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US Treasury Yields Retreat; Loonie Flat After BOC Stands Pat
Summary: The Kiwi, a flightless bird endemic to New Zealand, and also the name given to its currency by FX traders, sprouted wings and soared 1.3% to 0.7035 (0.6943). New Zealand’s central bank, the RBNZ chose to end its Quantitative Easing program by July 23 and signalled a shift toward a rate rise. On the other side of the Pacific, US Federal Reserve Chair Jerome Powell stressed that monetary policy would continue to offer “powerful support” to the economy “until the recovery is complete.” The Dollar Index (USD/DXY), a favoured gauge of the Greenback’s value against a basket of 6 major currencies, slid 0.42% to 92.35 from 92.77 yesterday. The Bank of Canada kept its key overnight interest rate unchanged at 0.25% and reduced the target of weekly bond purchases. The move was widely expected, and the USD/CAD pair ended little changed at 1.2505 (1.2515). The Australian Dollar climbed to 0.7480 from 0.7445 even as Sydney’s Covid-19 lockdown was extended for another two weeks. Australia’s most populous city recorded 97 new Covid-19 infections. Sterling rallied to 1.3861 from 1.3815 on the broadly based weaker Greenback as well as a stronger UK CPI report. The US Dollar slumped 0.57% against the Japanese Yen to 109.97 (110.62) as US Treasury bond yields retreated. The benchmark US 10-year rate slid to 1.35% from 1.42% yesterday.
The EUR/USD pair reversed its fall, climbing 0.52% to 1.1837 in late New York from its 1.1780 close yesterday. Against the Asian and Emerging Market currencies, the US Dollar was mostly lower. USD/CNH (Dollar- Offshore Chinese Yuan) dipped 0.33% to 6.4580 (6.4800) while USD/SGD eased to 1.3530 (1.3560). Wall Street stocks edged higher as bond yields retreated. The DOW was last at 34,950 (34,907) while the S&P 500 settled at 4,377 (4,370).
Other global bond yields were mostly flat. Japan’s 10-year JGB yield was unchanged at 0.01%. UK Ten-Year Gilt yields settled at 0.63% (0.63%) Germany’s 10-year Bund rate was at -0.32% (-0.30%).
Data released yesterday saw Australia’s Westpac Consumer Confidence Index rise to 1.5% from a previous -5.2%. Japan’s May Industrial Production (m/m) eased to -6.5% against forecasts of -5.9%.
UK June CPI (y/y) rose to 2.5% from 2.1% in May, beating estimates at 2.2%. Britain’s June Producer Price Index Input (m/m) slid to -0.1% against estimates of 1.2%, while PPI Output (m/m) fell to 0.4% from 0.5%, lower than expectations of 0.6%. Eurozone May Industrial Production (m/m) fell -1.0% from +0.8% in April, missing estimates at 0.6%. US June Headline Producer Price Index (m/m) rose to 1% from 0.8%, and higher than forecasts of 0.5%. US June Core PPI (m/m) rose to 1% from 0.7% and above estimates of 0.5%.
On the Lookout: Markets turn their focus to today’s economic data releases. Australia kicks off with its June Employment report. Australia’s economy is expected to have added 19,700 jobs in June from 115,200 in May. The Unemployment Rate is forecast unchanged at 5.1%. China also reports on its June Retail Sales (y/y f/c at 10.9% from 12.4%), June Industrial Production (y/y f/c 7.8% from 8.8%), Fixed Asset Investment (y/y f/c 12.1% from 15.4%), Unemployment Rate (f/c 5.0% from 5.0%). European data start with Germany’s June Wholesale Prices (m/m f/c 1.5% from 1.7%. y/y f/c 10.7% from 9.7% - ACY FInlogix). The UK reports on its May Average Earnings (previous was 5.6%, no forecasts), May Unemployment Rate (f/c 4.7% from 4.7%), June Claimant Count Change, ie Unemployment Claims (f/c -32,500 from previous -92,600). Canada kicks off North American reports with its June ADP Employment Change (previous was 101,600, no forecasts). The US releases its Philadelphia Fed Manufacturing Index for July (f/c 29.8 from 30.7), New York Empire State Manufacturing Index (f/c 18.0 from 17.4), Weekly Unemployment Claims (f/c 350,000 from 373,000), June Industrial Production (m/m f/c 0.8% from 0.8%), June Manufacturing Production (m/m previous was 0.9%, no forecasts), and finally US June Capacity Utilisation Rate (f/c 75.6% from 75.2%).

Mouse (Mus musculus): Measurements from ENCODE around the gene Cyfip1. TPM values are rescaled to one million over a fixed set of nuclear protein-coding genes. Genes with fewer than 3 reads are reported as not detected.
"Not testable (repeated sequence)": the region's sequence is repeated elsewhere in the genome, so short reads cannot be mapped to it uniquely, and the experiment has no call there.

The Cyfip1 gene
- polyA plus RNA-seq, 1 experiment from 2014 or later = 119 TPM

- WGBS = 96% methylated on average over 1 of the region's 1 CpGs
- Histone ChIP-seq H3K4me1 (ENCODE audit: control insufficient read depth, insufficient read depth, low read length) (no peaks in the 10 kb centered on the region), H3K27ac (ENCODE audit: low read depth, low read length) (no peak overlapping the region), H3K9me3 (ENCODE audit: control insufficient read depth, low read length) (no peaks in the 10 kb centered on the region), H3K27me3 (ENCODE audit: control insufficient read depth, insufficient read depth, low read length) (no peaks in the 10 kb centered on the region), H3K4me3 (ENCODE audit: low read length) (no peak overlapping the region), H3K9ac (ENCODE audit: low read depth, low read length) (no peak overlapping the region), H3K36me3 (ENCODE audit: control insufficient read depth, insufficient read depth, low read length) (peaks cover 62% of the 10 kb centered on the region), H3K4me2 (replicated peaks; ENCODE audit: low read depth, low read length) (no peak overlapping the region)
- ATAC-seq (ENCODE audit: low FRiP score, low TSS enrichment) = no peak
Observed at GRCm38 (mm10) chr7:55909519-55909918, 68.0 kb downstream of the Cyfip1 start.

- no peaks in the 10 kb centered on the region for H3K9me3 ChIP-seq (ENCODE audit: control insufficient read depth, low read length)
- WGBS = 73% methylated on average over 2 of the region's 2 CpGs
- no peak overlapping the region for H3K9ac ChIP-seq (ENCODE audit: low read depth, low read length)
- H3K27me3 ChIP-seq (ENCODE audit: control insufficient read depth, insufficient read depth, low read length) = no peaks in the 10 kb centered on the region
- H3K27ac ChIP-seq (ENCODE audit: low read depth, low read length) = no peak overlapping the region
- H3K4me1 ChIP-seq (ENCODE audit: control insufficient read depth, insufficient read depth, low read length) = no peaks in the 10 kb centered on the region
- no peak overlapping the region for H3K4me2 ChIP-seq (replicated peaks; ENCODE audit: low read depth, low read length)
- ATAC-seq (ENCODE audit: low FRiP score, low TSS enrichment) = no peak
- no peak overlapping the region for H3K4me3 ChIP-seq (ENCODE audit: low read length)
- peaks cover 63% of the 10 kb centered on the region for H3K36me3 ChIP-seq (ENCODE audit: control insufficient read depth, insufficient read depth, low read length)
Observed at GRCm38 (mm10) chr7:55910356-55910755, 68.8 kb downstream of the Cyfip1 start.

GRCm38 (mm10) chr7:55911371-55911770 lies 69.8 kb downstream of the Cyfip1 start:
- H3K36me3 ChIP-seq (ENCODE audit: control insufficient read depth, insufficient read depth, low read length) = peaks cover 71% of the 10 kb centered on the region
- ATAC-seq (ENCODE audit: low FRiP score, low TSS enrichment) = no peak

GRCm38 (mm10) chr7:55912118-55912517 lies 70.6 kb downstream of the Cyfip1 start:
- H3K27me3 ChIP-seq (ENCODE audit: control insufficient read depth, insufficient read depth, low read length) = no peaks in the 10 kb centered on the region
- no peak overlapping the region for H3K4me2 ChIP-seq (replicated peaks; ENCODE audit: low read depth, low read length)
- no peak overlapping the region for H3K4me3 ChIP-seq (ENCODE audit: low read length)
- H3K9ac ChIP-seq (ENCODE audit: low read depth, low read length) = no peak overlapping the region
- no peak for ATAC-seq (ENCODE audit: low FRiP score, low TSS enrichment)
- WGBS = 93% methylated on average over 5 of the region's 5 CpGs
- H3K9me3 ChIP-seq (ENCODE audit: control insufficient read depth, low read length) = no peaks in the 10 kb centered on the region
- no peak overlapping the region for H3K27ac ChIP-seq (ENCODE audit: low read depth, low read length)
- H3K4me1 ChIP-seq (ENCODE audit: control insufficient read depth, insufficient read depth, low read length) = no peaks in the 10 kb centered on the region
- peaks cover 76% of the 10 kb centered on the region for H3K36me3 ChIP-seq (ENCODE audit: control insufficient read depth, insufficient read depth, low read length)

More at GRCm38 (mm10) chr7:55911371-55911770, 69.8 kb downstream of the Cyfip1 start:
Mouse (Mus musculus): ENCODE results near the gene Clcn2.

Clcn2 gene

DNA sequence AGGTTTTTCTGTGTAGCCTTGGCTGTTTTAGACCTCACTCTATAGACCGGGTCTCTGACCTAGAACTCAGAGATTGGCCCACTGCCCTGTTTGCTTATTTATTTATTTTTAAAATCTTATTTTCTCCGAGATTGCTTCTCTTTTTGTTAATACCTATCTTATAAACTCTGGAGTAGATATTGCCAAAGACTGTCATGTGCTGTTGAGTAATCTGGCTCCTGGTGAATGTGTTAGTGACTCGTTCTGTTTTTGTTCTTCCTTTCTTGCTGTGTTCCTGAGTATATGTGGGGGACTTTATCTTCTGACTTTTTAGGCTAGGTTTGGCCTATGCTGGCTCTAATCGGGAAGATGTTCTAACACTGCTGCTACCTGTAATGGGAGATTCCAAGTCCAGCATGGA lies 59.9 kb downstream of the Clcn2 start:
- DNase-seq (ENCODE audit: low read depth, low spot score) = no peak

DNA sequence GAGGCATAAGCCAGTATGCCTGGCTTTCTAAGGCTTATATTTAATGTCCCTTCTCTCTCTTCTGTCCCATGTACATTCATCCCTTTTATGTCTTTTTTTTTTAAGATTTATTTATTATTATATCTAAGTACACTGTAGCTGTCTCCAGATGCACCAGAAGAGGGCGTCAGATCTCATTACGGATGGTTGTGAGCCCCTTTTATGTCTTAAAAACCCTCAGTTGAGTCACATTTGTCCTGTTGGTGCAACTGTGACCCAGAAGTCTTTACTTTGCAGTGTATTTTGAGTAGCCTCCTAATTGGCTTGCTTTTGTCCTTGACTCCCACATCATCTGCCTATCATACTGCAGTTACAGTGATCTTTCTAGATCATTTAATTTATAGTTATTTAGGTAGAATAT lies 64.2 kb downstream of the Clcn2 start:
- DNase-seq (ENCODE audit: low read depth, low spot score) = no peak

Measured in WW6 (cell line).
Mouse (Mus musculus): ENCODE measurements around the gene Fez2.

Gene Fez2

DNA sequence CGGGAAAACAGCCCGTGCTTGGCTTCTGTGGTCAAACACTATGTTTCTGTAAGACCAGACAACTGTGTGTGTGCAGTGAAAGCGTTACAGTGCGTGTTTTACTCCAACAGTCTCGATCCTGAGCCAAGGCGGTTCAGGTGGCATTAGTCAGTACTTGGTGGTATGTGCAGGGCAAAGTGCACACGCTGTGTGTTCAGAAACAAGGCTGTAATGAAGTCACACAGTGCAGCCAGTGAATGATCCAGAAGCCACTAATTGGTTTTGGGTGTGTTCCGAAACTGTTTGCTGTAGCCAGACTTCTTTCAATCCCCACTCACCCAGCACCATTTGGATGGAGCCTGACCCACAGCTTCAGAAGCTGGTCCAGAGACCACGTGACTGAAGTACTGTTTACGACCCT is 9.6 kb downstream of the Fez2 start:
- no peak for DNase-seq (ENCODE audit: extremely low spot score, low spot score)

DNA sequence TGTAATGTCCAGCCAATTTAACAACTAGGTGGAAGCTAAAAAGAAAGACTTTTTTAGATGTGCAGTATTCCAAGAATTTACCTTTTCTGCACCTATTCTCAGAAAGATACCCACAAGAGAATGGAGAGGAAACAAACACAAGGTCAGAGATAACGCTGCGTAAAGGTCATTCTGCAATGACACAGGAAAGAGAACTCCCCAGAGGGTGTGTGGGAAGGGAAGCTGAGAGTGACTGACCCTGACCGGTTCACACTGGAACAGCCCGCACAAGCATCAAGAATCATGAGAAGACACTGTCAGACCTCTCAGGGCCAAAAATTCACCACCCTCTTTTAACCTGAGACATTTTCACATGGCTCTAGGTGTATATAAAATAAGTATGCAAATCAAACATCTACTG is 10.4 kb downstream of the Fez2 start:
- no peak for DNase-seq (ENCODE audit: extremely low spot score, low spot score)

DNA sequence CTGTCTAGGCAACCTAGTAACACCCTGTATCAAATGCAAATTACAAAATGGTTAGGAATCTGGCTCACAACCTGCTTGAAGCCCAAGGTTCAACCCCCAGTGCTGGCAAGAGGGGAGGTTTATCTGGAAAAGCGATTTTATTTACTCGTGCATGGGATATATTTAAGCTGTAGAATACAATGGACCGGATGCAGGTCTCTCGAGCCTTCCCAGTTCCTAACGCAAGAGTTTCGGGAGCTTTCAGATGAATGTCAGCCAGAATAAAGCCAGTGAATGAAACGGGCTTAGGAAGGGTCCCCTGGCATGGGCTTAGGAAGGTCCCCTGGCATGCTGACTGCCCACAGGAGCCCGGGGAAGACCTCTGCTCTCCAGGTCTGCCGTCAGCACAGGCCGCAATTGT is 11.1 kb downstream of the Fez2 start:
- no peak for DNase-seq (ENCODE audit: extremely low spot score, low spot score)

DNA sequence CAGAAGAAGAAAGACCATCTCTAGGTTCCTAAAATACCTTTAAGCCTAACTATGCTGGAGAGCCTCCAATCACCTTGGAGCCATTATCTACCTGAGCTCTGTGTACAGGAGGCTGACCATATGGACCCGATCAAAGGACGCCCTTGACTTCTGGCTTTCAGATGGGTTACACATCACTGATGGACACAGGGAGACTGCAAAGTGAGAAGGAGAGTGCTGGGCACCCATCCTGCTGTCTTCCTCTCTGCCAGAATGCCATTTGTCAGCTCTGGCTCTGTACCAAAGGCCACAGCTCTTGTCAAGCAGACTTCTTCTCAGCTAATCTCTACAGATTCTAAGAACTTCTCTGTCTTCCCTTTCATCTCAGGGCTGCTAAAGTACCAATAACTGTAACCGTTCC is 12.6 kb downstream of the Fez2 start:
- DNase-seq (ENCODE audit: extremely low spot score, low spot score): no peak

Trading Perspective: After the Fed’s Jerome Powell spelled out that the US central bank is in no hurry to change its easy monetary policy “until the recovery is complete”, the Dollar lost ground. Meantime the Kiwi outperformed as the RBNZ chose to end its QE program and shifted to a hawkish stance. While the Bank of Canada reduced the target of its weekly bond purchases, the move was widely expected. Other global central banks have reiterated that there will not be any interest rate moves until 2023. This may start to change as more economic data are released.
Meantime markets are also focussed on the recent rise in the Delta variant of Covid-19 infections amidst a mixed vaccine roll-out. This will provide haven support for the Greenback. We can expect further choppy trading in the days ahead given these occurrences.
While the currencies stayed within recent ranges, trading was choppy with some good movement. For the US Dollar it was a case of “what goes up, must come down, spinning wheel got to go round” as the Blood Sweat and Tears sang in their 1969 hit. The wheel may go back up again, have fun spinning it round. Happy trading and top Thursday all.
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